HA 545 Unit 1 Discussion Health Policy Discussion


Public policies are authoritative decisions that are made in legislative, executive, or judicial branches of government. They are authoritative in the context that the actions taken at these levels have legitimacy and are binding, at least until the point that changes are made in one of those branches that affects the policy.

When those authoritative actions relate to health care decisions, they become health policies.

Forms of Health Policies:

1.      Laws – a law enacted at any level of government is a policy. At the federal level, an example is the Social Security Act that authorized the prospective payment system (PPS) for Medicare. At the State level, actions such as creating a Certificate of Need (CON) process, or expansion of Medicaid are laws. At the local level, a law may be generated by a health department such as local level options for smoking.

2.      Rules/Regulations – these are established to guide the implementation of law. Typically, these are made in the executive branches of government either at the federal or state level.

3.      Operational Decisions – these are generally those decisions that influence the implementation of decisions. These are different from rules. Rules are intended to be more permanent, operational decisions can be changed to meet the needs of implementation.

4.      Judicial Decisions – such as a legal case that changes the intent of a law. This then becomes precedent and policy.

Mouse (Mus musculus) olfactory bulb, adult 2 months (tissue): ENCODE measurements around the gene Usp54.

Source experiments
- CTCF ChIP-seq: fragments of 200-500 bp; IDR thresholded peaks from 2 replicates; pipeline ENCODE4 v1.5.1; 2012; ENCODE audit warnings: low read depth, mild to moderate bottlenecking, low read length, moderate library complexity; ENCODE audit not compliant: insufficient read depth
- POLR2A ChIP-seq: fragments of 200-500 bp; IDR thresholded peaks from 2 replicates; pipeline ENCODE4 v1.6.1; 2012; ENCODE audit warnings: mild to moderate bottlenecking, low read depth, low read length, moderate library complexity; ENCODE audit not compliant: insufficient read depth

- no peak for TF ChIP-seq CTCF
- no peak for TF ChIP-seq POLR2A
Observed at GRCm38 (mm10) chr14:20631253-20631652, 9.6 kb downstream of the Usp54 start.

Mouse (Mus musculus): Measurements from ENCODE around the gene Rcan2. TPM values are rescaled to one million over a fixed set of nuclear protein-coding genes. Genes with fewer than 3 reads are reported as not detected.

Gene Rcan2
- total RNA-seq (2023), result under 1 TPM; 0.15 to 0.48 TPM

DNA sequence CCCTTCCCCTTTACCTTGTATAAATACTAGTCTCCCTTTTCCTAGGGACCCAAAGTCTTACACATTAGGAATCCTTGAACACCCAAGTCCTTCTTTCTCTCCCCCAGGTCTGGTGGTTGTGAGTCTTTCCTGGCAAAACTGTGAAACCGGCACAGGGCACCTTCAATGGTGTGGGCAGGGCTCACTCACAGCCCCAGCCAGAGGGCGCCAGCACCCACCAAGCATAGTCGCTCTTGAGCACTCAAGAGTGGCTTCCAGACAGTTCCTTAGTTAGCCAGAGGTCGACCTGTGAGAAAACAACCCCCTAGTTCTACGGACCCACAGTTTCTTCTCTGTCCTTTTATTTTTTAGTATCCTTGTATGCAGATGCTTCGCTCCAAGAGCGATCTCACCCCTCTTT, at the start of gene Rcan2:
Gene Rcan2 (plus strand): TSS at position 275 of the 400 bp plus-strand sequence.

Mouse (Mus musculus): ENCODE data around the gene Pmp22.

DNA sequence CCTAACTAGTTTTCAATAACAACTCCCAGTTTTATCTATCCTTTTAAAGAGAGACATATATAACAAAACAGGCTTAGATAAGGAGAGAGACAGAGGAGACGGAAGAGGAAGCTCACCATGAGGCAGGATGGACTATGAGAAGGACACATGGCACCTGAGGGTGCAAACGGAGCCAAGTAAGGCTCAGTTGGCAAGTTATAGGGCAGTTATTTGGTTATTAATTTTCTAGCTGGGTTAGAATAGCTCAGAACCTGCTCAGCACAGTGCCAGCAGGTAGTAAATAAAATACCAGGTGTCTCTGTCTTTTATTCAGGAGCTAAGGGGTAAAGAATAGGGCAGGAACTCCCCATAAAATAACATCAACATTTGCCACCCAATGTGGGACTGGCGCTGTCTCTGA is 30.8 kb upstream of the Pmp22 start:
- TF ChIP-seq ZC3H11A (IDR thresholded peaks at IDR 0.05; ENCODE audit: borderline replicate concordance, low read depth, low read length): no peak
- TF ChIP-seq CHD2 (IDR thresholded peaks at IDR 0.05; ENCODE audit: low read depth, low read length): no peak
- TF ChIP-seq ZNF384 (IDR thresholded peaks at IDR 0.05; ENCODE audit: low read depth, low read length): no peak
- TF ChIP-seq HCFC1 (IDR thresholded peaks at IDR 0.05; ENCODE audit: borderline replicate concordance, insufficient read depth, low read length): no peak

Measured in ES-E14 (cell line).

Macro policies such as Medicare or implementation of pharmaceuticals are also types of policies.

Overview of Healthcare Market: Why Policy Development is Necessary

Even though the face of healthcare has changed over the past 20 years – with much of the change due to a movement away from non-profit or public healthcare that emphasized the altruistic aspect of care to a more business-like approach dominated by healthcare systems – the products of healthcare are not typical of other business products.

The healthcare product cannot be treated in the same way as other products sold in the marketplace. When someone sells us a defective product, we might chalk it up to caveat emptor “let the buyer beware”. Certainly, a good company backs its products or consumer protection laws allow us restitution for goods sold in bad faith. And while much of these same characteristics can apply to health care goods and services, a defective healthcare product or service has results in much more devastating consequences. We therefore institute regulatory policies to help protect us against bad products or services. Moreover, the moral judgment of society requires us to take care of those who can’t take care of themselves unlike the normal liaise faire system of the marketplace. So we develop allocative policies to help us provide care for those who don’t have the resources for care. But because we have regulatory and allocative policies, we still must recognize that the distribution of healthcare (in the U.S.) is uneven. To believe that there is equity in the healthcare delivered in this country is to not understand how much the business end of healthcare has impacted the profession

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